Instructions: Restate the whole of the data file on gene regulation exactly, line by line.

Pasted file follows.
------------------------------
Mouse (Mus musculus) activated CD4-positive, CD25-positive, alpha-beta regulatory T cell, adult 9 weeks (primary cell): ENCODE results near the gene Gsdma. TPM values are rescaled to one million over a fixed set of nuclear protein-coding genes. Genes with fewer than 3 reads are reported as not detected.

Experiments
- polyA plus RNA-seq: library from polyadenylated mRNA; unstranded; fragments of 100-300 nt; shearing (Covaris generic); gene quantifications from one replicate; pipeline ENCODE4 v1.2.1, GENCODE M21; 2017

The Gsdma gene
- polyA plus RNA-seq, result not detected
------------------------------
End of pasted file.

Mouse (Mus musculus) activated CD4-positive, CD25-positive, alpha-beta regulatory T cell, adult 9 weeks (primary cell): ENCODE results near the gene Gsdma. TPM values are rescaled to one million over a fixed set of nuclear protein-coding genes. Genes with fewer than 3 reads are reported as not detected.

Experiments
- polyA plus RNA-seq: library from polyadenylated mRNA; unstranded; fragments of 100-300 nt; shearing (Covaris generic); gene quantifications from one replicate; pipeline ENCODE4 v1.2.1, GENCODE M21; 2017

The Gsdma gene
- polyA plus RNA-seq, result not detected